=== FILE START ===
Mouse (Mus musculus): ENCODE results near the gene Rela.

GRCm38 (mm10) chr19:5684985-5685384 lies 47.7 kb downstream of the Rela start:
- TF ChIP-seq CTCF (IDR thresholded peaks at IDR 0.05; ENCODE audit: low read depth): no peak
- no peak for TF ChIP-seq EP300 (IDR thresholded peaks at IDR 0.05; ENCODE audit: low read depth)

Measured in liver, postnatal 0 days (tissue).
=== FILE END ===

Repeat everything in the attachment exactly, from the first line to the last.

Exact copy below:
Mouse (Mus musculus): ENCODE results near the gene Rela.

GRCm38 (mm10) chr19:5684985-5685384 lies 47.7 kb downstream of the Rela start:
- TF ChIP-seq CTCF (IDR thresholded peaks at IDR 0.05; ENCODE audit: low read depth): no peak
- no peak for TF ChIP-seq EP300 (IDR thresholded peaks at IDR 0.05; ENCODE audit: low read depth)

Measured in liver, postnatal 0 days (tissue).